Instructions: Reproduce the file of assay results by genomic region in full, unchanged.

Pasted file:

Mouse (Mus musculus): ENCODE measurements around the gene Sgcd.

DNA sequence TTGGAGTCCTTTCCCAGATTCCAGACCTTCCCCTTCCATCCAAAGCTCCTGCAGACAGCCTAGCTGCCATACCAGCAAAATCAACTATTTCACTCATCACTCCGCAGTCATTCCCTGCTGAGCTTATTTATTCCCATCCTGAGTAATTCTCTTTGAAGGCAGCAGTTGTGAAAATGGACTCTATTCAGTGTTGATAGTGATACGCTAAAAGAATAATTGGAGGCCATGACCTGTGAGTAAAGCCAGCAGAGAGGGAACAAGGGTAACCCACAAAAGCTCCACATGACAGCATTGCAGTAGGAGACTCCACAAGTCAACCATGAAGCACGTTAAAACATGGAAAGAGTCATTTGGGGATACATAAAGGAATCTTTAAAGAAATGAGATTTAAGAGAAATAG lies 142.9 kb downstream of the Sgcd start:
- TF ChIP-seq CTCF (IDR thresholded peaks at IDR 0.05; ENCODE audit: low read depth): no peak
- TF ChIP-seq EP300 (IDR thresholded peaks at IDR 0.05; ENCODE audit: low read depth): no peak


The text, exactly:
Mouse (Mus musculus): ENCODE measurements around the gene Sgcd.

DNA sequence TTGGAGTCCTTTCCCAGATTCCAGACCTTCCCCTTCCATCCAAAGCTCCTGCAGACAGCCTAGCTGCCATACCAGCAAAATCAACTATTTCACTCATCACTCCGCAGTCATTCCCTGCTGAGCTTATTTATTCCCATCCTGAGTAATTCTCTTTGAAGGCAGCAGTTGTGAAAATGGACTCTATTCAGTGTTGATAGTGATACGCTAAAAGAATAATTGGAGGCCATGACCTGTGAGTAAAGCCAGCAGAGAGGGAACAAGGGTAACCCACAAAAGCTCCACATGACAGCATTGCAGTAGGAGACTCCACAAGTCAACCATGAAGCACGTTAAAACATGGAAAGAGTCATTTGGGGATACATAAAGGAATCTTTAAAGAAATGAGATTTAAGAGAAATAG lies 142.9 kb downstream of the Sgcd start:
- TF ChIP-seq CTCF (IDR thresholded peaks at IDR 0.05; ENCODE audit: low read depth): no peak
- TF ChIP-seq EP300 (IDR thresholded peaks at IDR 0.05; ENCODE audit: low read depth): no peak